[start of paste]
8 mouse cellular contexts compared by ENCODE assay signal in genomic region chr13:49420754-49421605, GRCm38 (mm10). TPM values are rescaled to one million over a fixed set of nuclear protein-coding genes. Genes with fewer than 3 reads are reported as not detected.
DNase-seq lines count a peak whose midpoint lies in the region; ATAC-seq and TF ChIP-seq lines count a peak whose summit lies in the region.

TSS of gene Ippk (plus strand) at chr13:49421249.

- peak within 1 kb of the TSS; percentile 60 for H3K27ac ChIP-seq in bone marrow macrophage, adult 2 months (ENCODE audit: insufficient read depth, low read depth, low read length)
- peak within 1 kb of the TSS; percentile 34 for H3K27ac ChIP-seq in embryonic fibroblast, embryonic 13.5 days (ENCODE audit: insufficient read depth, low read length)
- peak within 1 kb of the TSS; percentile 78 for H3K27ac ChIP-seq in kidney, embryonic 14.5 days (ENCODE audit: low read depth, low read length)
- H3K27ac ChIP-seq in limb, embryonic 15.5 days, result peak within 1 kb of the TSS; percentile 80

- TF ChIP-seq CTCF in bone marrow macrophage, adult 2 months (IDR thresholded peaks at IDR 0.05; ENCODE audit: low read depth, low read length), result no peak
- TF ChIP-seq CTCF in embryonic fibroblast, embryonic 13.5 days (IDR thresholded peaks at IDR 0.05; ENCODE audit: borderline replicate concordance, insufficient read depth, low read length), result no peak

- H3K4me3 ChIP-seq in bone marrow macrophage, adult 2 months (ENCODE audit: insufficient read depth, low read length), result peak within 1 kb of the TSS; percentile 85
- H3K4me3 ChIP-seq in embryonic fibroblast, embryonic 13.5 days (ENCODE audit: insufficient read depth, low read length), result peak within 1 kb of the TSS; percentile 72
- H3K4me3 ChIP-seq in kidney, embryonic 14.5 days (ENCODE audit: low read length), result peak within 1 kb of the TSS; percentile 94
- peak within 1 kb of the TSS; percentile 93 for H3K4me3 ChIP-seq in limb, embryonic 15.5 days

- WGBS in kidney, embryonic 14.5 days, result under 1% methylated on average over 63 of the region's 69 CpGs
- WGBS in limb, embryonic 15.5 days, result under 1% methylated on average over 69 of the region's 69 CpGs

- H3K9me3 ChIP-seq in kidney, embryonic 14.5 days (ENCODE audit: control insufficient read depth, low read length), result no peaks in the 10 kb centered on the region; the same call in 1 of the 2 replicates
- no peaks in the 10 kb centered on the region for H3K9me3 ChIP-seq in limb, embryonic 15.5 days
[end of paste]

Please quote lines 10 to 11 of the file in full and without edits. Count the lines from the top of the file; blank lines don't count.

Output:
- H3K4me3 ChIP-seq in bone marrow macrophage, adult 2 months (ENCODE audit: insufficient read depth, low read length), result peak within 1 kb of the TSS; percentile 85
- H3K4me3 ChIP-seq in embryonic fibroblast, embryonic 13.5 days (ENCODE audit: insufficient read depth, low read length), result peak within 1 kb of the TSS; percentile 72